| New Testament|
| First Epistle to the Corinthians|
1 Corinthians 7 is the seventh chapter of the First Epistle to the Corinthians in the New Testament of the Christian Bible. It is authored by Paul the Apostle and Sosthenes in Ephesus.
The original text is written in Koine Greek.
Some most ancient manuscripts containing this chapter are:
Papyrus 15 (3rd century; extant: verses 18-40).
Codex Vaticanus (AD 325-350)
Codex Sinaiticus (AD 330-360)
Codex Alexandrinus (ca. AD 400-440)
Codex Ephraemi Rescriptus (ca. AD 450; extant: verses 1-17)
Papyrus 11 (7th century; extant: verses 3-6, 10-11,12-14)
This chapter is divided into 40 verses.
1 Corinthians 7 Wikipedia
This chapter can be grouped:1 Corinthians 7:1-9 = Principles of Marriage
1 Corinthians 7:10-16 = Keep Your Marriage Vows
1 Corinthians 7:17-24 = Live as You Are Called
1 Corinthians 7:25-40 = To the Unmarried and Widows
New King James VersionBut I say this as a concession, not as a commandment.
But I say this as a concession (KJV: But I speak this by permission)
Referring either to what Paul had said before, though not to all; not to (1 Corinthians 7:2) that for the avoiding of fornication, every man should make use of his own wife, and every woman of her own husband; since this is not by permission, but by command, (Genesis 2:24) that carnal copulation should be between one man and one woman in a married state; nor to (1 Corinthians 7:3; 1 Corinthians 7:4) for that married persons ought to render due benevolence to, and not defraud each other, having a power over each other's bodies, is a precept, and not a permission, (Exodus 21:10) but to (1 Corinthians 7:5) their parting for a time, and coming together again: it is not an absolute command of God that they should separate for a time, on account of fasting and prayer, but if they thought fit to do so by agreement, they might; nor was there any positive precept for their coming together again directly, after such service was over. The apostle said this,not as a commandment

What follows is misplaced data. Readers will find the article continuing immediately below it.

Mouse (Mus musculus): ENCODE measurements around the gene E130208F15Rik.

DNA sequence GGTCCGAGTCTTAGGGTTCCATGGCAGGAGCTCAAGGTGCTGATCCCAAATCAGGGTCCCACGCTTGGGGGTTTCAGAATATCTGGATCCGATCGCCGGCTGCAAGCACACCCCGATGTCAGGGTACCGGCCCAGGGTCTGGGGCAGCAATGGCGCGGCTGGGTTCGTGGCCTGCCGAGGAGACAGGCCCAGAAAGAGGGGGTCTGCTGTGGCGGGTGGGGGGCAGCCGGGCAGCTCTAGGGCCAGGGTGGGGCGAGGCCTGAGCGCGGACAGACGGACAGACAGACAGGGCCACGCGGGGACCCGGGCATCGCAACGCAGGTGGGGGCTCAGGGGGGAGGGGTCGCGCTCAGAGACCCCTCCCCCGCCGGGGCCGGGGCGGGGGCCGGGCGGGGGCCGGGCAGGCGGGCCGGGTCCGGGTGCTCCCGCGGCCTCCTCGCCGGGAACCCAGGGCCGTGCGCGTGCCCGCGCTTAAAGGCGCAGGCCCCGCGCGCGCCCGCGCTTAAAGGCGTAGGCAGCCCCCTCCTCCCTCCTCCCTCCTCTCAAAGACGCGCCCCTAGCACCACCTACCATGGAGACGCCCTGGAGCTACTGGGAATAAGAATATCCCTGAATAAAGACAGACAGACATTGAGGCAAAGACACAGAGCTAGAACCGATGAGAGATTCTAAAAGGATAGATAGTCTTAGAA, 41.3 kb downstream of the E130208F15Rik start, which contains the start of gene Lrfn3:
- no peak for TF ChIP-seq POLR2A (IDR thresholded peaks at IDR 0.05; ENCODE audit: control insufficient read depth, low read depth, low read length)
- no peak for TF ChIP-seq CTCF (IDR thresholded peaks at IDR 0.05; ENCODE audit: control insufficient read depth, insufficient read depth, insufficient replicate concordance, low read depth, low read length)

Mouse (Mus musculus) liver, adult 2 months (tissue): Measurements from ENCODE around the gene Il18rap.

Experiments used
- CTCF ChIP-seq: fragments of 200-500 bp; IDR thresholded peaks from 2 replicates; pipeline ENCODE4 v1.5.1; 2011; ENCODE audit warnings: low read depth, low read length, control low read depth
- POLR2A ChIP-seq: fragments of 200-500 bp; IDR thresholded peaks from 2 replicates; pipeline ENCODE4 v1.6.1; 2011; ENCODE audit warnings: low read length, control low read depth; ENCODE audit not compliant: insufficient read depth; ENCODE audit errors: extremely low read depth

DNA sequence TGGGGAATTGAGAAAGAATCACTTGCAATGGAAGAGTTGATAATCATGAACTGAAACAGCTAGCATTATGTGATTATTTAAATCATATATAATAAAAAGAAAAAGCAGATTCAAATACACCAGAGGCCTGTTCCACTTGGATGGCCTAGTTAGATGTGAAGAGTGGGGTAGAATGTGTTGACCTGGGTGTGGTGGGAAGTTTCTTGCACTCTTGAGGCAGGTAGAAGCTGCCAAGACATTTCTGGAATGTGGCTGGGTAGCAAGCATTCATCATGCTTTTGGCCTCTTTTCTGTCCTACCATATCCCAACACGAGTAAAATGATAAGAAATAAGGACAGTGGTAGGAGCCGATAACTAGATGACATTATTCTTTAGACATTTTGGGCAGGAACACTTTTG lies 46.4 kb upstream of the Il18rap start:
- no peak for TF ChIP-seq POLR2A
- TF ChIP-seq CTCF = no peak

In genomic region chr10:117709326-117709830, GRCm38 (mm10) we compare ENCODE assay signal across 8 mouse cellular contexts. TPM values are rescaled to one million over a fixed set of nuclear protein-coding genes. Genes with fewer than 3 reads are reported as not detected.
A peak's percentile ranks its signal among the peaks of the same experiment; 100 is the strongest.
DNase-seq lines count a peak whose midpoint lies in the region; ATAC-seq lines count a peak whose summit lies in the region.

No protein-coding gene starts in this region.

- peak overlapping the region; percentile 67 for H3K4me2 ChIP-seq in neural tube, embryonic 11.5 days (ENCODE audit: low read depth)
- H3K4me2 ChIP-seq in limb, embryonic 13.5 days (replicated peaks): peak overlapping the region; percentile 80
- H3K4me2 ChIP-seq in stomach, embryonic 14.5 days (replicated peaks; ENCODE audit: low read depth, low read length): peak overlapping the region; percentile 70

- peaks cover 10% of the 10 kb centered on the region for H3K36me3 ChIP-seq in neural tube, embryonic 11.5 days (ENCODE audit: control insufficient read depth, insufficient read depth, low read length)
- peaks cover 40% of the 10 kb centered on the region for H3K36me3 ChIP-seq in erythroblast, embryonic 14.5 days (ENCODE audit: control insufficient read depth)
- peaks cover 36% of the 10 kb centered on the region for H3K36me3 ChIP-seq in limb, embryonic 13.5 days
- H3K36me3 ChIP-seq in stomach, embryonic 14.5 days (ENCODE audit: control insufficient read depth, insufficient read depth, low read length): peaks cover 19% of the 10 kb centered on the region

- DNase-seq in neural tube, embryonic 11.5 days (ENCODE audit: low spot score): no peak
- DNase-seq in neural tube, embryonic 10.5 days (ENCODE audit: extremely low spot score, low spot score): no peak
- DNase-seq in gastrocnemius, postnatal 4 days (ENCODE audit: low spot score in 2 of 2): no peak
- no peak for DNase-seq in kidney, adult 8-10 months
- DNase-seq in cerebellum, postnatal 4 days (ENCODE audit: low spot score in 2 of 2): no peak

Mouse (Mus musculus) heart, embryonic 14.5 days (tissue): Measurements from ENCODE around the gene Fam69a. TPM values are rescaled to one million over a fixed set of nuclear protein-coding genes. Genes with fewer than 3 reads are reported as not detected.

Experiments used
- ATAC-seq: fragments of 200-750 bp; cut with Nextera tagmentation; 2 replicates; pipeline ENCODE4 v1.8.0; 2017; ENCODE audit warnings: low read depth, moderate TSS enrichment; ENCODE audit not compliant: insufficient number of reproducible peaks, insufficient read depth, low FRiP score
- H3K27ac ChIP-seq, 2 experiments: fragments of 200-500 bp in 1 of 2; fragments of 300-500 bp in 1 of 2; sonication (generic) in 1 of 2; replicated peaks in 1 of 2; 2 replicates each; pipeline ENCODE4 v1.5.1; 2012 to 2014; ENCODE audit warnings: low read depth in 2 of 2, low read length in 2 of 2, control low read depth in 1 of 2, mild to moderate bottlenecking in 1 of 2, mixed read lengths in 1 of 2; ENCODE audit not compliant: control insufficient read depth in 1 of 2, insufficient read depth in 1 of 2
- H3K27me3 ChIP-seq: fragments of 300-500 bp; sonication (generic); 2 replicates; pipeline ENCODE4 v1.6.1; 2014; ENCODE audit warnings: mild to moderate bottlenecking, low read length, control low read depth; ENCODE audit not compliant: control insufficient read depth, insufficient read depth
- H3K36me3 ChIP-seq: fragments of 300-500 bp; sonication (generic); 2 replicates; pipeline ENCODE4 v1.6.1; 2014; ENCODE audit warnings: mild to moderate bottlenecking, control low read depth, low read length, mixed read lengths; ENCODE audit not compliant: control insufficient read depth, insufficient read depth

but, consulting their good, gives this advice, lest Satan should be busy with them, and draw them into sin; but if they had the gift of continence, they might continue apart longer; there was no precise time fixed by God, nor did the apostle pretend to fix any: or it may refer to what follows after, that he would have all men be as he was; though he laid no injunction, but left them to their liberty; unless it can be thought to regard marriage in general, and to be said in opposition to a Jewish notion, which makes marriage, a "command";a man, they say, is bound to this command at seventeen years of age, and if he passes twenty and does not marry, he transgresses, and makes void an affirmative precept;
but the apostle puts it as a matter of choice, and not of obligation.But and if she depart, let her remain unmarried or be reconciled to her husband: and let not the husband put away his wife
If the sin of separation has been committed, a new marriage is not to be added (Matthew 5:32).